The six Expedition 38 crew members were back at work Wednesday conducting ongoing international research while cleanup work continued after Monday’s spacewalk.
NASA astronaut Rick Mastracchio worked throughout the day on the Capillary Flow Experiment-2. He set up the hardware and work area and positioned a high definition video camera to record the research results. The fluids experiment studies how liquids behave in microgravity so engineers can build better water tanks and fuel pumps for future spacecraft.
Flight Engineer Mike Hopkins worked during his morning to remove a multispectral sensor from an Earth observation experiment. Located in the Destiny lab’s Window Observational Research Facility, the ISERV study explores the use of automated features to acquire Earth views and assess environmental impacts from natural and man-made disasters.
Hopkins later spent the afternoon installing a Light Microscopy Module lens inside the Fluids and Combustion Facility. He also continued logging his dietary intake during breakfast, lunch and dinner for the ENERGY study. The research observes a crew member’s energy and nutritional requirements to ensure good performance and a successful mission in space.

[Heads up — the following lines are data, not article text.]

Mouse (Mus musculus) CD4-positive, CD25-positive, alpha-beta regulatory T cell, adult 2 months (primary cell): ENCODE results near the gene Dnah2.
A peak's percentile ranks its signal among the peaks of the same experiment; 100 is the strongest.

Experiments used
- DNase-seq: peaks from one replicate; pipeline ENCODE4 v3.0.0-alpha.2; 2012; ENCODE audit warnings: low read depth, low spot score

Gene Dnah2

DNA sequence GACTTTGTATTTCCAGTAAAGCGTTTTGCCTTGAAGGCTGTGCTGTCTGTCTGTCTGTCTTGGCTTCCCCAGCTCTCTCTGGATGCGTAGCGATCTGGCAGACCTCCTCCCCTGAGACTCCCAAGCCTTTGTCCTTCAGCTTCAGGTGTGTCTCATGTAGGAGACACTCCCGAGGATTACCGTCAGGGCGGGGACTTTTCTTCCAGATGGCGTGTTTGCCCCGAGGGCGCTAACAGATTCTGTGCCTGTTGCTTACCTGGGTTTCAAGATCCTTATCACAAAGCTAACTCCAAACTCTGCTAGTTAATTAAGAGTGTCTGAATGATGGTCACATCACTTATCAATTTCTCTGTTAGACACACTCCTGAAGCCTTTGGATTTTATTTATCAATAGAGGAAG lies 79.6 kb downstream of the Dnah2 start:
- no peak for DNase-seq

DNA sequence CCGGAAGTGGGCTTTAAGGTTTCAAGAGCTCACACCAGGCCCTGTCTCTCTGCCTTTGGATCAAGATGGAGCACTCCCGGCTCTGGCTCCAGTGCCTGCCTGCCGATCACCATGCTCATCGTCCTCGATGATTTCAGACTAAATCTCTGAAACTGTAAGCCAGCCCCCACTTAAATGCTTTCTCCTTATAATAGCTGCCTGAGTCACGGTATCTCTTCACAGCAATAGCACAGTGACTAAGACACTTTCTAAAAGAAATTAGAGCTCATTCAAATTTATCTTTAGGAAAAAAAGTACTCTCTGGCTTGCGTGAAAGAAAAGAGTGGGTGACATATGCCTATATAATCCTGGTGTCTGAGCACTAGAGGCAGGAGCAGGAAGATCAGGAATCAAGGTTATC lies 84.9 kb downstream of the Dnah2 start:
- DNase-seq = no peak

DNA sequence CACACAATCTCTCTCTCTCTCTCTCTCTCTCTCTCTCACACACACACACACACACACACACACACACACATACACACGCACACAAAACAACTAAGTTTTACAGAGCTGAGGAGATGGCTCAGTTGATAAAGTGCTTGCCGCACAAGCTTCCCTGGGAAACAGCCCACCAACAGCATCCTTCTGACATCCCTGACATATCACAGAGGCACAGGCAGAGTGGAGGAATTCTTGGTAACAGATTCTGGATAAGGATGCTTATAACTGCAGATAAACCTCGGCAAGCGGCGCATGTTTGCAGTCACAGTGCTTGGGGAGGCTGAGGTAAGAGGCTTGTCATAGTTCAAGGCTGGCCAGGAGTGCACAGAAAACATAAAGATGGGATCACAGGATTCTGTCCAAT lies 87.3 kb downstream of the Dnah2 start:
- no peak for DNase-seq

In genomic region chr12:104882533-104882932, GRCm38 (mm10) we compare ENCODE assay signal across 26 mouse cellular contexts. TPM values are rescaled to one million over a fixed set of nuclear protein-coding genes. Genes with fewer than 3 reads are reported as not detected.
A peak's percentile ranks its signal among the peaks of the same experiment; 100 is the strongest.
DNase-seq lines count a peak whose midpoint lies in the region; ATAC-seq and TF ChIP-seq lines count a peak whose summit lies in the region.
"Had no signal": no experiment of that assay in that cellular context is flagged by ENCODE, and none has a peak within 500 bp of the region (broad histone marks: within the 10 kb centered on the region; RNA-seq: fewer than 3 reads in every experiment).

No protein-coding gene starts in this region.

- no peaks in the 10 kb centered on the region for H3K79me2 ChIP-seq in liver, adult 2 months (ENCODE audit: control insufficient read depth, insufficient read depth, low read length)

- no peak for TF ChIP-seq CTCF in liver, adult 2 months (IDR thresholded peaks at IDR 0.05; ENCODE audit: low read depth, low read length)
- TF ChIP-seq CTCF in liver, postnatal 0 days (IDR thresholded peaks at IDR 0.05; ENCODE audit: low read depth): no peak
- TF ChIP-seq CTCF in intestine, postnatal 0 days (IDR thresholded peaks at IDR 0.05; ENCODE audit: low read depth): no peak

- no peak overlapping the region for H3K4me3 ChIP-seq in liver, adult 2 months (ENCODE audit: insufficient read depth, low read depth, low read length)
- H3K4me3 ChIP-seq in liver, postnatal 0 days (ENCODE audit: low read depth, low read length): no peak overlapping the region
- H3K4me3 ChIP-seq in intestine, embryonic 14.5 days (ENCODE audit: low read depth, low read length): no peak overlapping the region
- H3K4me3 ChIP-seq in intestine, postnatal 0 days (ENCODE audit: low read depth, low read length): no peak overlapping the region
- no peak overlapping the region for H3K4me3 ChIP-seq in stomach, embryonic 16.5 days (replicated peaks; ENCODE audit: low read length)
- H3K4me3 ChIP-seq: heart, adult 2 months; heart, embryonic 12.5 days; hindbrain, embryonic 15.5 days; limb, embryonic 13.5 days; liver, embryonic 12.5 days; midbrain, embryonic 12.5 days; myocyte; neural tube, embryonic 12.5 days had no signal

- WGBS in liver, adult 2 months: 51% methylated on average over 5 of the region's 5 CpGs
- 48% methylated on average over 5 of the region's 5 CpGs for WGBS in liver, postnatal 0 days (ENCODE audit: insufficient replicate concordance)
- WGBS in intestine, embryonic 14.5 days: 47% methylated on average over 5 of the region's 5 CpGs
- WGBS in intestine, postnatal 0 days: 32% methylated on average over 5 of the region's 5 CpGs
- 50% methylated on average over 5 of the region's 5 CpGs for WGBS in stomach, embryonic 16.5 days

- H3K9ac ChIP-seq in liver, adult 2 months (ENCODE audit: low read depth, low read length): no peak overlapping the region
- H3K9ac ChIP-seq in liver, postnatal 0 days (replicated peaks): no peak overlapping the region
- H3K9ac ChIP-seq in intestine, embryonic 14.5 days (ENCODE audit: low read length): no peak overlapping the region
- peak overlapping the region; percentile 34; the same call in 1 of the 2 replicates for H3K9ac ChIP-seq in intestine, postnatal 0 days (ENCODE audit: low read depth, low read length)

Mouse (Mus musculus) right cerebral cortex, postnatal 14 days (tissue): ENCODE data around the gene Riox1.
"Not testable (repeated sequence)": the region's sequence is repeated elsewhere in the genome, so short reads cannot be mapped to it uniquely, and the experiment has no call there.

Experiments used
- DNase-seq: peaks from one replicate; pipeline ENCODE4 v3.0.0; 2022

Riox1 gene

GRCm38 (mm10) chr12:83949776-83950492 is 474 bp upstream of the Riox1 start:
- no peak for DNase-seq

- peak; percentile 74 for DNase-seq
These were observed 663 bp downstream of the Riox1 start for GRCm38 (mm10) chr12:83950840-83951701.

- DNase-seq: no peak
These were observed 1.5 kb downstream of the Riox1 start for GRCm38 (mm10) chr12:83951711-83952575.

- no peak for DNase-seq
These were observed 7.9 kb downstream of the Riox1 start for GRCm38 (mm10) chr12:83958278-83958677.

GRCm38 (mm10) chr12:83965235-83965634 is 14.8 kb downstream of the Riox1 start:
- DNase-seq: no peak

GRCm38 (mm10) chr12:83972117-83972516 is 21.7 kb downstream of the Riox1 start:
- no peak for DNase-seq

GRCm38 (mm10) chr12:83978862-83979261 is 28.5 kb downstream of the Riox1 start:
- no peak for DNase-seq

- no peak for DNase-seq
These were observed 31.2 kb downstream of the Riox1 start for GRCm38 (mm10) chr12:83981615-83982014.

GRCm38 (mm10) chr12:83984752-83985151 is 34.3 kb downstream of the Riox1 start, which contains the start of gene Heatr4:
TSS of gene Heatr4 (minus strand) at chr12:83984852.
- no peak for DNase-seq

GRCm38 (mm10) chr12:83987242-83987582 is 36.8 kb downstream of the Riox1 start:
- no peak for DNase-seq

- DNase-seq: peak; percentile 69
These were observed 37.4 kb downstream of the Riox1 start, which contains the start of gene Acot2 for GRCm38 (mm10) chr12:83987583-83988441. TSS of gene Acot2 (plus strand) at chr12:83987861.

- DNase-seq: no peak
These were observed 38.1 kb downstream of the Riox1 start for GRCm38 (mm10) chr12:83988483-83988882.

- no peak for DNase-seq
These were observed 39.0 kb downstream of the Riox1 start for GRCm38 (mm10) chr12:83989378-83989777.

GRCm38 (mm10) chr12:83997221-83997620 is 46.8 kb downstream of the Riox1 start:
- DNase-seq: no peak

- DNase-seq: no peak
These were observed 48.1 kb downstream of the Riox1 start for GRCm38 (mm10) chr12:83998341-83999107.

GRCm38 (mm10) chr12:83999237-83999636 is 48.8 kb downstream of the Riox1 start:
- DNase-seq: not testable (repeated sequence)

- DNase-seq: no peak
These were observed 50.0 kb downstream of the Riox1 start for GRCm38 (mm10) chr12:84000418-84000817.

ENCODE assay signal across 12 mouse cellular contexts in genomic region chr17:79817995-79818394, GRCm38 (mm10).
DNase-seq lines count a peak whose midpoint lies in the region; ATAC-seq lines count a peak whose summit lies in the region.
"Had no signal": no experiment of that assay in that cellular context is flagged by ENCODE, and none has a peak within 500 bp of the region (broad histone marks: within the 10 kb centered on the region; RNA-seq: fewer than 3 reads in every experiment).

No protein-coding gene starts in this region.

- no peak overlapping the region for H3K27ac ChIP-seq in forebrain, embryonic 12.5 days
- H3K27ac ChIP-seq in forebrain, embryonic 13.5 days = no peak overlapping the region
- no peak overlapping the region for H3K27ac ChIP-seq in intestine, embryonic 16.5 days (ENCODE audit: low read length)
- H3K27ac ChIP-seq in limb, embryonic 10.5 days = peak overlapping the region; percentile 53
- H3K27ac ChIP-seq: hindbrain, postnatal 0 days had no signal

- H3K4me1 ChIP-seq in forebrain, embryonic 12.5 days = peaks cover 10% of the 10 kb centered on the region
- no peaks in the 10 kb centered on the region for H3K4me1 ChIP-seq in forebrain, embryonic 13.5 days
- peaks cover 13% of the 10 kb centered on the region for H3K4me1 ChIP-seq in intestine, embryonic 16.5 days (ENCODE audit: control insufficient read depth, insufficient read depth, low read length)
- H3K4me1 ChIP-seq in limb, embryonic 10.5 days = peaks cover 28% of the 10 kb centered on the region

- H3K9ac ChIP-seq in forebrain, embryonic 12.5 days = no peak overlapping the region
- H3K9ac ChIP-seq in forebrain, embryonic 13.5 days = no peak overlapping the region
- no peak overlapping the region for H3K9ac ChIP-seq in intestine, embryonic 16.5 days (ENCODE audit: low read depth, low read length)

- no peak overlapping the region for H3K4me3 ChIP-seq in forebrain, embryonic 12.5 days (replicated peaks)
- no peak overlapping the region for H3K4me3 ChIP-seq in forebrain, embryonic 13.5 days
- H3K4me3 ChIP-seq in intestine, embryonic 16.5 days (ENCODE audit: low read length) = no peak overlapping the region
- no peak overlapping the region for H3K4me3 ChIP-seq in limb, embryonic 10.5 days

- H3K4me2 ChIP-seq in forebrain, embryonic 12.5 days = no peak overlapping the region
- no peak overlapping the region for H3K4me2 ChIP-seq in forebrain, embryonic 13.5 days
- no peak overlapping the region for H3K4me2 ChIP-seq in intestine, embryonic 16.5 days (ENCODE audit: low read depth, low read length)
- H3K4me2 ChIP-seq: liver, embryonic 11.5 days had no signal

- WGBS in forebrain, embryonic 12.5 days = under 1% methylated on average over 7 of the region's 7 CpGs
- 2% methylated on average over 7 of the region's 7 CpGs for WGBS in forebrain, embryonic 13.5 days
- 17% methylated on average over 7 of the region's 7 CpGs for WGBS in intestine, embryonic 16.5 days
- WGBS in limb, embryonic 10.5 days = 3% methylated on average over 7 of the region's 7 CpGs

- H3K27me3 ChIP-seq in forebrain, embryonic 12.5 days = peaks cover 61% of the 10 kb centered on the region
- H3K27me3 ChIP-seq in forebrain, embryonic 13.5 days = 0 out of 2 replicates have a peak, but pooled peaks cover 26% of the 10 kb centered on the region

Japanese astronaut Koichi Wakata assisted Hopkins during the ISERV multispectral sensor removal work. Afterward, he searched for the source of a short circuit inside the Kibo lab’s low temperature loop pump.
Veteran station cosmonaut Mikhail Tyurin sampled the station’s air for microbes and downlinked the results to mission scientists. He also worked throughout the day setting up the Russian KAPLYA-2 experiment and installed a camcorder to videotape the science activities.
Commander Oleg Kotov and Flight Engineer Sergey Ryazanskiy are cleaning up after Monday’s six-hour, eight-minute spacewalk. The following day, cosmonauts dried their Orlan spacesuits, disassembled spacewalk gear and discharged suit batteries. On Wednesday, they stowed their suits and tagged up with specialists on the ground to talk about their spacewalk activities.
They installed two Earth observation cameras, retrieved a materials experiment cassette and removed a worksite interface adapter to enable future Canadarm2 activities. A medium resolution camera continued experiencing telemetry issues despite Ryazanskiy disconnecting and reconnecting cables on the device. Flight controllers decided no future camera repairs would be planned.